The matter gets more complicated around level 30, when fuel rapidly becomes more scarce. At this point, one has to consider whether it's worth it point-wise to slow down to obtain extra fuel. Losing 1 frame in time to get 1 extra frame of refueling worked pretty well as a rule of thumb. Many times when I slow down over fuel tanks, I'm actually slowing down to manipulate a later enemy and just taking the slow-down over a fuel depot to reduce the impact of the slow-down.
Finally, one can squeeze a few more frames of refueling out a fuel depot by not blowing it up. But since depots are worth a lot of points it's more economical to slow down to eke the extra frames and still blow it up -- except in special circumstances as noted in the next section.
For my first version of this run, destroying the final bridge gave me 100,270 points, though I didn't have enough fuel so I had to artificially poke some extra in to reach that point. Having the final kill be a bridge (500 points) let me choose to lose some points earlier in the run either for fuel or time. Since I needed almost 2 entire fuel tanks' more fuel, I elected to forgo killing 3 fuel tanks (240 points) making up about half the fuel deficit. Fortunately, I found another place around 30k points where I'd skipped a refuel just to snag a ship; reversing this lost 30 points but gave me enough fuel to finish, and brought the final total to a very satisfying 100,000 even.
Unlike vertical acceleration, where speeding up and slowing down occur quite gradually, it takes a while to reach full horizontal speed (1 px/frame), but as soon as you let go of the stick you stop instantly. In a nice quirk of physics, though, one can change directions while maintaining horizontal speed. That's why the plane's movement is so twitchy at times - it's important to have good horizontal speed to reach as many enemies as possible. The occasions where I drop horizontal momentum are usually to optimize going around a corner or reaching an enemy by 1 additional horizontal pixel.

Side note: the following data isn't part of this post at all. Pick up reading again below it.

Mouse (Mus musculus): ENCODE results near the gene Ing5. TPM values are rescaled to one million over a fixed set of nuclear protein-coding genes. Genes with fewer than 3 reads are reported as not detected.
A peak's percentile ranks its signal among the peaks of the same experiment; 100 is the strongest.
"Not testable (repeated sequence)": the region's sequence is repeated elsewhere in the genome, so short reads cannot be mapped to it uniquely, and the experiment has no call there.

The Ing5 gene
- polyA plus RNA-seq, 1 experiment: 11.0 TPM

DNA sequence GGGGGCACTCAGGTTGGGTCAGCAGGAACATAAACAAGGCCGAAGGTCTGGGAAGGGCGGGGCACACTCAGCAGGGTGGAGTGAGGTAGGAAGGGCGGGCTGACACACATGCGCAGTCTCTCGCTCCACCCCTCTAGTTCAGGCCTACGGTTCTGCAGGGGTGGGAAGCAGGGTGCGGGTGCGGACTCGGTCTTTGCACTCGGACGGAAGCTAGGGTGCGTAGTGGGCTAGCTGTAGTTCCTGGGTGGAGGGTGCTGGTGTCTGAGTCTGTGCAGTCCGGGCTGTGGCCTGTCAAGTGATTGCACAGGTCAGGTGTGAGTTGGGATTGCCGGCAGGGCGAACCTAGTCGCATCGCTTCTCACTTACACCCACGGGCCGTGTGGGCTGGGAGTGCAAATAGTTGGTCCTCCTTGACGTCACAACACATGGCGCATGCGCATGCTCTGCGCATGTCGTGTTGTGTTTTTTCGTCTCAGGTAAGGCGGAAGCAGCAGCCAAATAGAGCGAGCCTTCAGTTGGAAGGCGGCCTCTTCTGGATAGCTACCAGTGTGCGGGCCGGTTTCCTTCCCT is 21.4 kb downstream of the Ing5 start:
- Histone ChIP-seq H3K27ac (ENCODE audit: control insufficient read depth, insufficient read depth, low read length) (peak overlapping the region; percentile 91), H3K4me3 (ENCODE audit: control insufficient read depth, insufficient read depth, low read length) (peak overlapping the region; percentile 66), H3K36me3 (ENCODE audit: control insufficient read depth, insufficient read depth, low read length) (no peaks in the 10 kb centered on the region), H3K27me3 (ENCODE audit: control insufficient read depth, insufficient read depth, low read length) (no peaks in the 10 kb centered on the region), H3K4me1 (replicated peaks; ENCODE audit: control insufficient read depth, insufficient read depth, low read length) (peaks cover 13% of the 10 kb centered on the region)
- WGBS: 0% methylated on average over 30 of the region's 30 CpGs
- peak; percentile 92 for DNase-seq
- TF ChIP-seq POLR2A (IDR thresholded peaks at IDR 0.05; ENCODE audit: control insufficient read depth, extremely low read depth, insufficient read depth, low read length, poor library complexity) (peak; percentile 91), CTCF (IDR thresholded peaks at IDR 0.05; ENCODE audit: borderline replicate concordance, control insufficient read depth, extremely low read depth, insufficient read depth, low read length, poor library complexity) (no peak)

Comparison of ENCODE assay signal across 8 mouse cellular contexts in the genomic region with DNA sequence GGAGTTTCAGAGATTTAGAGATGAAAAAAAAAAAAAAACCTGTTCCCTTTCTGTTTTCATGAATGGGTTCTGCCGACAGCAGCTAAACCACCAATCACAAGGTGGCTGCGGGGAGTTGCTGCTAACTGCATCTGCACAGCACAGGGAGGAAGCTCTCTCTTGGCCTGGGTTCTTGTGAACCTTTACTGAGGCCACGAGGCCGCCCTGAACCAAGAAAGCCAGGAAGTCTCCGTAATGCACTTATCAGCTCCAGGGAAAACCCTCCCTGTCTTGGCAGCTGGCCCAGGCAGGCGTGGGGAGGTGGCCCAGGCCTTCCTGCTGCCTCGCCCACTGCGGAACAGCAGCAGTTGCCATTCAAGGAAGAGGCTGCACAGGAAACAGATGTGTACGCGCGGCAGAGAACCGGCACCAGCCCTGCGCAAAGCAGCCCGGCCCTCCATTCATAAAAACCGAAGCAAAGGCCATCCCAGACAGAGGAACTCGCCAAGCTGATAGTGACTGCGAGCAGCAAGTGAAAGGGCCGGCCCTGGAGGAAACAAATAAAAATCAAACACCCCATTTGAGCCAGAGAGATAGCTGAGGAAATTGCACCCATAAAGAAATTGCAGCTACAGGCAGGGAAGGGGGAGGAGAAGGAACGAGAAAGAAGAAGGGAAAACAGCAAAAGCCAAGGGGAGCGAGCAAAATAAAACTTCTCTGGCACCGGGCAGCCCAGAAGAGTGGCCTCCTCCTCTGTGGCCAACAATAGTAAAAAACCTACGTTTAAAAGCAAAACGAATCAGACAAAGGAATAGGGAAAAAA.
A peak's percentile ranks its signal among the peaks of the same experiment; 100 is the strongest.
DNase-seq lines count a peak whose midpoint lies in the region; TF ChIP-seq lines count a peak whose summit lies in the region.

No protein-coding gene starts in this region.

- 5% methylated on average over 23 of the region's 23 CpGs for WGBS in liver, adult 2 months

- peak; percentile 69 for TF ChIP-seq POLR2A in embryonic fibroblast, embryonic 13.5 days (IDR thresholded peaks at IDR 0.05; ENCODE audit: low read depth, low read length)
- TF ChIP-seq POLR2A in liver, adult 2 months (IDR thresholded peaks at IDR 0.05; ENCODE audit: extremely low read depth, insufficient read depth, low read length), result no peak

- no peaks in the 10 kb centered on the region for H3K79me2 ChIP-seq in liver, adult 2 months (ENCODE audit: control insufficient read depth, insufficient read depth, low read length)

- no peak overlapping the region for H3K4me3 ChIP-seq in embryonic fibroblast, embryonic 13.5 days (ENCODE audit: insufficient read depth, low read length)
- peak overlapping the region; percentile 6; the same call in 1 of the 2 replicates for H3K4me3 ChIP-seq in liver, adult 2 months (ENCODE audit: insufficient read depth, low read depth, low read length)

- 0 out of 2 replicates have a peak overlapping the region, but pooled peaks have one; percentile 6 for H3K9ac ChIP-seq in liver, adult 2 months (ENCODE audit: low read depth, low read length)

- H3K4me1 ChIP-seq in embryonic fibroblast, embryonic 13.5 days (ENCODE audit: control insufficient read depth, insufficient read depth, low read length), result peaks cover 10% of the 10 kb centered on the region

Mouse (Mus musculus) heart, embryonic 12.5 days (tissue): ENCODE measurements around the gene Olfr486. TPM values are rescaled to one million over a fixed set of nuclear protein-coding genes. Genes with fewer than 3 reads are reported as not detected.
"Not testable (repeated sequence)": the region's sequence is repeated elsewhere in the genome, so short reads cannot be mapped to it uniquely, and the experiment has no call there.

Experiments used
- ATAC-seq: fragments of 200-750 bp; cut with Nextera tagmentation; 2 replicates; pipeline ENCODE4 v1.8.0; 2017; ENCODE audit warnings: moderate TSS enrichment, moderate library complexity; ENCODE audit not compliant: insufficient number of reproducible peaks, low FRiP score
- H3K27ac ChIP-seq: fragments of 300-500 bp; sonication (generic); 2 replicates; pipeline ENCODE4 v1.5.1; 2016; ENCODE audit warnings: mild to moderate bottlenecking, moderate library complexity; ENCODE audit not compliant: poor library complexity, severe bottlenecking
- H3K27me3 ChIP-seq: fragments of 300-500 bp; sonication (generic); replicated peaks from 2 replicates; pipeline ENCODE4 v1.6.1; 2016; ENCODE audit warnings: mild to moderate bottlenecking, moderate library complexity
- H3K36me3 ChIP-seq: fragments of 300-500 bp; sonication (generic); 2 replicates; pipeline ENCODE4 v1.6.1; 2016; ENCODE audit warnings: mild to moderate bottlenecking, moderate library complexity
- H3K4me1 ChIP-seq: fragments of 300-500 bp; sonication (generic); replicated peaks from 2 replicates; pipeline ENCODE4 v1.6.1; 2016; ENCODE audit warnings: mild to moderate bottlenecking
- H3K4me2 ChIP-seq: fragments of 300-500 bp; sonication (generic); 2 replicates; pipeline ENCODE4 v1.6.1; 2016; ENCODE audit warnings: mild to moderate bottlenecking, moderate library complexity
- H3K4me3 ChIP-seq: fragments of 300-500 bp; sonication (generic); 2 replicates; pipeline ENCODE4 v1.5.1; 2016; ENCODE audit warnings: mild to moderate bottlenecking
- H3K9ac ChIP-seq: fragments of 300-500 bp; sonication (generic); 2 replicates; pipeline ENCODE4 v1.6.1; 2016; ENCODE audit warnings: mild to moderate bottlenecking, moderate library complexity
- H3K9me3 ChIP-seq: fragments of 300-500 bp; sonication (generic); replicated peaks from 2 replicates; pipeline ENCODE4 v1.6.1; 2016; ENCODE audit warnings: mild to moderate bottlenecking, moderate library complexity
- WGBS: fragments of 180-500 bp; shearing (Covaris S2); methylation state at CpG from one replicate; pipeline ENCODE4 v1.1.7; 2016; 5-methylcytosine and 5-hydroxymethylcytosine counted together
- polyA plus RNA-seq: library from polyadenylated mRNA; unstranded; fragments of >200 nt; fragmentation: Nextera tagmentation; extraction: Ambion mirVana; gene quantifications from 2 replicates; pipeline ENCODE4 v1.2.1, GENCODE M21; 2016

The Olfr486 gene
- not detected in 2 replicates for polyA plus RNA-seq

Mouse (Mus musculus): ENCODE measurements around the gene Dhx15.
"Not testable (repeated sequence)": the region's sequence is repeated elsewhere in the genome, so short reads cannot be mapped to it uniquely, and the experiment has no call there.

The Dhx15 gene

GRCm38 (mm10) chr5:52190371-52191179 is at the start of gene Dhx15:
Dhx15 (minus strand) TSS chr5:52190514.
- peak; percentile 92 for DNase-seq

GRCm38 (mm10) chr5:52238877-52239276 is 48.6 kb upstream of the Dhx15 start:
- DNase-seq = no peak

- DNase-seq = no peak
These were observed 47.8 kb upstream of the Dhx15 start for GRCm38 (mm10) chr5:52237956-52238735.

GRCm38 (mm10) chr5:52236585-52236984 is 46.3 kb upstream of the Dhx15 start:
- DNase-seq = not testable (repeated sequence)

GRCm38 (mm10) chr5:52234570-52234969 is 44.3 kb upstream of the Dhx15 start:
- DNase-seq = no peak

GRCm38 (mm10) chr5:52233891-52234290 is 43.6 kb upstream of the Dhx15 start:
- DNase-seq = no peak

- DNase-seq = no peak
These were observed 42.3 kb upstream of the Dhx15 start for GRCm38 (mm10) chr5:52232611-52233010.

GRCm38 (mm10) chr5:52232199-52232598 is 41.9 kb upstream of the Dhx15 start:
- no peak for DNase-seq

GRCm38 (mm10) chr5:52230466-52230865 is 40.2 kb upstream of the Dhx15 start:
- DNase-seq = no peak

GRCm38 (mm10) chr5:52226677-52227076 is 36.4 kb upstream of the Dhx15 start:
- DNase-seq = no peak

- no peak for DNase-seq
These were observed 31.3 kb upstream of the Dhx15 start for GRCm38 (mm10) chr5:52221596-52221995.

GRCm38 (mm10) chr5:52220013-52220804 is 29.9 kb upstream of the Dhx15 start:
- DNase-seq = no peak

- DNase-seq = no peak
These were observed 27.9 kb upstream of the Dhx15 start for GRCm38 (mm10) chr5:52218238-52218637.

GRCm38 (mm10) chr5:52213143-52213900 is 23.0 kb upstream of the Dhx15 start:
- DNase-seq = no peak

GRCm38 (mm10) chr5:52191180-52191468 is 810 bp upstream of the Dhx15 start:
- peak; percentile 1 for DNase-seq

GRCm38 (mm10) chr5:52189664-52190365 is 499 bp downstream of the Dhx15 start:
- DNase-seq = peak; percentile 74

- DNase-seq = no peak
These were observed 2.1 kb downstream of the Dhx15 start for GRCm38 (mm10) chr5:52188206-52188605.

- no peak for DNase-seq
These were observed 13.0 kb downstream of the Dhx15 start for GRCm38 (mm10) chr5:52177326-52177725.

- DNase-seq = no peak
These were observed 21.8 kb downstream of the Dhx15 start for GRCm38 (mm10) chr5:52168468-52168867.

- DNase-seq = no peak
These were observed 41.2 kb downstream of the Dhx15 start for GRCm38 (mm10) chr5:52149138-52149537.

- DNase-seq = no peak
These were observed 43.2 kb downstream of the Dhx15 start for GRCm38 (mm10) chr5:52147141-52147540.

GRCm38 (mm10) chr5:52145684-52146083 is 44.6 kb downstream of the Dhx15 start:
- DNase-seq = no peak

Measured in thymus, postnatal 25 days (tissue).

Shooting Enemies in Walls
Bullets stop the first frame they spend overlapping a wall. However, for that 1 frame they still have their full movement and hit-box. By timing shots carefully, it's possible to hit jets embedded as many as 6 pixels into a wall.
Jets are worth the most points apart from bridges, but their presence in a level makes things MUCH more difficult. Jets move horizontally at the plane's max horizontal speed. In practical terms, this means that once a jet gets ahead of you (moving away), there's no way to catch up to it. As a result, it's often necessary to either miss a jet or lose some time to hit a particular jet. With the terrain, some are actually not possible to hit at all.
- A commented disassembly by Thomas Jentzsch was helpful in figuring out how to manipulate enemy movements. Not sure why, but the memory addresses in the source don't match what's used in the emulator.
- An full-of-awesomeness 1982 commercial for River Raid:
: Here are some considerations before my verdict;
If you haven’t played the original game back in the day it was released, you may find it hard to be entertained by any Atari 2600 game. But this game still has his charm, and is not too different from modern shooters. The River of no Return was and I dare to say it still is an entertaining game for the casual player. The entertainment of this run was stated in most of the comments so far, so I’m more than confident when I say that this game meets the requirement of being an entertaining game.
It may be just a nostalgic mistake, but along with Enduro, Pitfall, Frostbite and a few other titles what other game was so popular in the golden days of the Atari 2600? Game choice is a strong factor for the Moons tier and this game meets this requirement.
The chosen goal here is not only to complete the game as fast as possible, or glitch the game to an extent no one could recognize or even enjoy the original feeling of the game. Instead, the author made a wise decision to stop the game as soon as the maximum difficulty level was achieved preventing the game to keep rolling with no more input. Another requirement met.
Show skills beyond a human playing in real time are a requirement for the Moons tier. Although Atari games are so simple in their designs to allow one to easily do that, the author managed to show off things a human would not be able to achieve; enemy manipulation, daring near misses, out of order killings and an end of input with a precise score.
Well, the requirements may be out of order the way I put them, sorry about that, but this run meets all of them with enough technique, so here’s my verdict; accepted for publication in Moons
: Thanks to feos for dump.